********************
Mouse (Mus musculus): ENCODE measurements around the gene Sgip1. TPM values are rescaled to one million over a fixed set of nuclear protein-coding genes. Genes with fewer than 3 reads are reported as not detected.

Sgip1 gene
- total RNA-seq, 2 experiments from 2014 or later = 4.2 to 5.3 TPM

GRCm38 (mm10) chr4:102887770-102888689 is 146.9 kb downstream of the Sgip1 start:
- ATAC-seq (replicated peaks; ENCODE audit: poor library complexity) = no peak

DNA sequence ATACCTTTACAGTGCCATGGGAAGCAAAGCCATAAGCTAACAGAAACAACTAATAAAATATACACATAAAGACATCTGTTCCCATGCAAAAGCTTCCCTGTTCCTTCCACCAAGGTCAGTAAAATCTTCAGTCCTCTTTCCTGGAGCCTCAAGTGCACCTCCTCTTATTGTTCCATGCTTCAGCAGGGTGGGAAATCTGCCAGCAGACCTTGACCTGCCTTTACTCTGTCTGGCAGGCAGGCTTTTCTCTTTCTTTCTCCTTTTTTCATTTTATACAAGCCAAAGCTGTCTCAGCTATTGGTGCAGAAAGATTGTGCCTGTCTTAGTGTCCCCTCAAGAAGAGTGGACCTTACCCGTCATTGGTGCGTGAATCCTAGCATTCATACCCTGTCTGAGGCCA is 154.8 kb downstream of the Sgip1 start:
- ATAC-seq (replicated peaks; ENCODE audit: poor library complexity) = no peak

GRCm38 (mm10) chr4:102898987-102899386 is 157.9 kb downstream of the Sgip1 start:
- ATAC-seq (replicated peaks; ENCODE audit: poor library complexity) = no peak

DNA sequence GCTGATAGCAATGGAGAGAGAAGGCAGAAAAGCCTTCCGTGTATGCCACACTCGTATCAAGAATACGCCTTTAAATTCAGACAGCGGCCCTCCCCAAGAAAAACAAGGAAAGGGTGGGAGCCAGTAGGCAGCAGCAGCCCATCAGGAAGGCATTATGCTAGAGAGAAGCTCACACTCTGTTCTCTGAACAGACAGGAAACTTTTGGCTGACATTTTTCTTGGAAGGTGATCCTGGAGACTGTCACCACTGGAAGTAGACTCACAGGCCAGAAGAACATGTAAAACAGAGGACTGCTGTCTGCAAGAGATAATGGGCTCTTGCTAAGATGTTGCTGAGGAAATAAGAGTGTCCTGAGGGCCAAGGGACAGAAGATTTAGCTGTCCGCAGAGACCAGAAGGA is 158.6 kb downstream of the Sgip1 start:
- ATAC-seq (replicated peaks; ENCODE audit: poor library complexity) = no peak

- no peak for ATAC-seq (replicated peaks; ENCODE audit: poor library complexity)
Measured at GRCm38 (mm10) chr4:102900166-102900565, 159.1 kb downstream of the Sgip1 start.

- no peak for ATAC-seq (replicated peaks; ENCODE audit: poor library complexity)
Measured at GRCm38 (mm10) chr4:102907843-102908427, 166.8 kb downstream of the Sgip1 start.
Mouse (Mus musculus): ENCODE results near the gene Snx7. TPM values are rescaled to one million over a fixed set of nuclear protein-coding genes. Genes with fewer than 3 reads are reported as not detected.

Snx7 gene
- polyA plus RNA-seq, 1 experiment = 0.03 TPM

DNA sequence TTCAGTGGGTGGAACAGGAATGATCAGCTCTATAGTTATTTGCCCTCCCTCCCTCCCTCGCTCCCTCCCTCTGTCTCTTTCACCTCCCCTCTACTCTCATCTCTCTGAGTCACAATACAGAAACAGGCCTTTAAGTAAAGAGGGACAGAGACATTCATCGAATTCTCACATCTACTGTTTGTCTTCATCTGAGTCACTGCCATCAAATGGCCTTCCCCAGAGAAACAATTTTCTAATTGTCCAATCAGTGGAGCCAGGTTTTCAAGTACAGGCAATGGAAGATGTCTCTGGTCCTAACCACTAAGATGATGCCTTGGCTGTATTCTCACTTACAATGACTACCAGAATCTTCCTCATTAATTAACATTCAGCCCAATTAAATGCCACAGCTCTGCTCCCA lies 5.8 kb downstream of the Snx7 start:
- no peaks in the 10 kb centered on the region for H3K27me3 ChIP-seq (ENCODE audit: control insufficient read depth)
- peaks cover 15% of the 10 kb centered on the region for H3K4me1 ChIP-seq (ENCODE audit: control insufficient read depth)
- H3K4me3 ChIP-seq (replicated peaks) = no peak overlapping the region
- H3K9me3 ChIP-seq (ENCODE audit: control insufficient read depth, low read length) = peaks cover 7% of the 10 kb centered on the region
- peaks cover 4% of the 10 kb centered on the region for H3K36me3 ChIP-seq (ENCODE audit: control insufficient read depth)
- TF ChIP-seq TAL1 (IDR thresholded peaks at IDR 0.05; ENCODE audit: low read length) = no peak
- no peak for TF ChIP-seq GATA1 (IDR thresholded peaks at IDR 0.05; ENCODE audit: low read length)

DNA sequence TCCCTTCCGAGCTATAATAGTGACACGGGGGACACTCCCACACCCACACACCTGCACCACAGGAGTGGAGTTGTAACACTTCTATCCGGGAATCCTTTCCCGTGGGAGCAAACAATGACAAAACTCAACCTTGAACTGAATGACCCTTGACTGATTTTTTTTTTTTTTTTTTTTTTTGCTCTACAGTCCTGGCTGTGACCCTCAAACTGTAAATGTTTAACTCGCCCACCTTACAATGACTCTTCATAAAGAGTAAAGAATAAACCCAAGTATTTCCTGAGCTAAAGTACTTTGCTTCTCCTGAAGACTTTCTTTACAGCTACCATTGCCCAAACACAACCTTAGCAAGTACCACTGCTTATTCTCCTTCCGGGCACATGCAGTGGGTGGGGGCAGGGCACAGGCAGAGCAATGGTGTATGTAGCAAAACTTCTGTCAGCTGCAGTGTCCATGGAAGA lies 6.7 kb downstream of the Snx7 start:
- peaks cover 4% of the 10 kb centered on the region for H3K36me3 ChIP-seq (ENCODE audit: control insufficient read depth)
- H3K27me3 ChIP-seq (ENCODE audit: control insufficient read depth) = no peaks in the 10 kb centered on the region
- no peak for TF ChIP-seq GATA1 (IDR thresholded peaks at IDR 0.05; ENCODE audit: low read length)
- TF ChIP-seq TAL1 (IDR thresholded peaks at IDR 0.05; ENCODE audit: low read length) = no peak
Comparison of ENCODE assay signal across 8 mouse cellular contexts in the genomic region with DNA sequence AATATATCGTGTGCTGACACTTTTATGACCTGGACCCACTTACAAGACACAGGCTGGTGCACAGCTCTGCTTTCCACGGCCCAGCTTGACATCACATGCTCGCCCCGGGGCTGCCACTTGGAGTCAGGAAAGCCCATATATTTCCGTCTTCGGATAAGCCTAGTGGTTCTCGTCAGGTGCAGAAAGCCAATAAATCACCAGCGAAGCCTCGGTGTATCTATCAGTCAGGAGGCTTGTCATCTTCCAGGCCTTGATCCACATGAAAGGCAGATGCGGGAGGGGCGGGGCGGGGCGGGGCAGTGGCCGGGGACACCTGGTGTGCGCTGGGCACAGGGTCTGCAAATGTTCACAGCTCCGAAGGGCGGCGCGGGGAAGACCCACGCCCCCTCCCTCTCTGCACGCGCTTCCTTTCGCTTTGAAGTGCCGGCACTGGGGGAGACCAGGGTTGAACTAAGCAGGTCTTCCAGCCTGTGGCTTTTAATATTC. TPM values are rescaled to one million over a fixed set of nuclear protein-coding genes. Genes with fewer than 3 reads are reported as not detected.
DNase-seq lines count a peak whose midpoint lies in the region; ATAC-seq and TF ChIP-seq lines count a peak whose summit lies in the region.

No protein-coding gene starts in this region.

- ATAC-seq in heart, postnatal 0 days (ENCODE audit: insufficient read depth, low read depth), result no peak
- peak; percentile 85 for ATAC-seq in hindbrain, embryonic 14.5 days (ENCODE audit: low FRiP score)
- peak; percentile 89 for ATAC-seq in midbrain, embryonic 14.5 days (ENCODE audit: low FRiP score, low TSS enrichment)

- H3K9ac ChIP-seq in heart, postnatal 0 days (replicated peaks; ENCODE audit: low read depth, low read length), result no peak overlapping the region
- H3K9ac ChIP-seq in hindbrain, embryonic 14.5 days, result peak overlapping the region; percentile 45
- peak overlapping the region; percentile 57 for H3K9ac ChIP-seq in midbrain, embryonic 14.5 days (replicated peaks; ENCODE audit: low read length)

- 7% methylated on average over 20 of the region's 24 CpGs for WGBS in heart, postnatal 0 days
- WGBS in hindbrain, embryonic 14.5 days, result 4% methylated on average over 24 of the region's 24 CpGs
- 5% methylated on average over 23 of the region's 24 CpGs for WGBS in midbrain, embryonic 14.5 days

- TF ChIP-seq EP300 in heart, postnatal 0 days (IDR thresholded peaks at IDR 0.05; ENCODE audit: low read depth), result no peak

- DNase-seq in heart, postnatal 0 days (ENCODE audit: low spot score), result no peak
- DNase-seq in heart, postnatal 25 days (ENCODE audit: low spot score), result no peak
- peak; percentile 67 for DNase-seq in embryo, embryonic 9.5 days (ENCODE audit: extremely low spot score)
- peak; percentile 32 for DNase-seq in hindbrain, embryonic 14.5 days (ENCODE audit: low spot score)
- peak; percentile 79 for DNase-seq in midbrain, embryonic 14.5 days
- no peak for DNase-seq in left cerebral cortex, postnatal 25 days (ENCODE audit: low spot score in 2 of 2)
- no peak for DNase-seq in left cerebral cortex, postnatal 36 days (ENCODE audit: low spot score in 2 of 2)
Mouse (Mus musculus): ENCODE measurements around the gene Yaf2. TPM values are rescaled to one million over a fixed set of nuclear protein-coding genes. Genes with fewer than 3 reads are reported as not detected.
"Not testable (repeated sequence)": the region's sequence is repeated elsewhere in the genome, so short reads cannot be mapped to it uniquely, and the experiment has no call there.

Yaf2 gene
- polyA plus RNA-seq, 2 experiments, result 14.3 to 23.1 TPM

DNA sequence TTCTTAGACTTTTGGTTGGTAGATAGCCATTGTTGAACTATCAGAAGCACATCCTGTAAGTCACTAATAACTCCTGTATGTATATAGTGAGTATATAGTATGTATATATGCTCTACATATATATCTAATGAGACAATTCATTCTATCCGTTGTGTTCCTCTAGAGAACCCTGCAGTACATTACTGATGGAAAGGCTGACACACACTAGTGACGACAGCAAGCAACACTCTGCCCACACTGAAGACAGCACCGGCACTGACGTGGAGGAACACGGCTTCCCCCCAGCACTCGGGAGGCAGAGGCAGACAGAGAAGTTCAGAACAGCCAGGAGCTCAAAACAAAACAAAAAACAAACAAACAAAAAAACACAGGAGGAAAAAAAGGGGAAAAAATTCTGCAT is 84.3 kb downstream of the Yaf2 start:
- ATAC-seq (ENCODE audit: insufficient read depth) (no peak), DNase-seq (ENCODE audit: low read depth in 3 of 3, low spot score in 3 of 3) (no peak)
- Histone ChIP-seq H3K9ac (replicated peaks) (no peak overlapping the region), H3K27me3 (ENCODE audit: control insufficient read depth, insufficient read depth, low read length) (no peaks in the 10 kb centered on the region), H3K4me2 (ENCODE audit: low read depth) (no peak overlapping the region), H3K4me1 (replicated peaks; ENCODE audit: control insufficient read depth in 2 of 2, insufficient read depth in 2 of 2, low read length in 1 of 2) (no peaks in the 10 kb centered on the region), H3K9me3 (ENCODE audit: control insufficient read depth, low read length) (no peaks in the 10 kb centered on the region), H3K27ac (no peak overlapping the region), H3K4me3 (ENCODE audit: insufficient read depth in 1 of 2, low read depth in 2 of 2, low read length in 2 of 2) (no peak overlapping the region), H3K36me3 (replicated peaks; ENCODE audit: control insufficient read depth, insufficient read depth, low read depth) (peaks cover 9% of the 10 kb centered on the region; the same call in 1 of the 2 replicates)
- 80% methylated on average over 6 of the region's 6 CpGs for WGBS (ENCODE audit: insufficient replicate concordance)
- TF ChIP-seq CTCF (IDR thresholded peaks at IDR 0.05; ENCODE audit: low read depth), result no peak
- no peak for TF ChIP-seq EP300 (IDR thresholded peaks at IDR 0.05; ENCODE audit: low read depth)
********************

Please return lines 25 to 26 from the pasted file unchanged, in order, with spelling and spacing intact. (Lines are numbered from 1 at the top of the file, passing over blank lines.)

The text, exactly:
- TF ChIP-seq TAL1 (IDR thresholded peaks at IDR 0.05; ENCODE audit: low read length) = no peak
- no peak for TF ChIP-seq GATA1 (IDR thresholded peaks at IDR 0.05; ENCODE audit: low read length)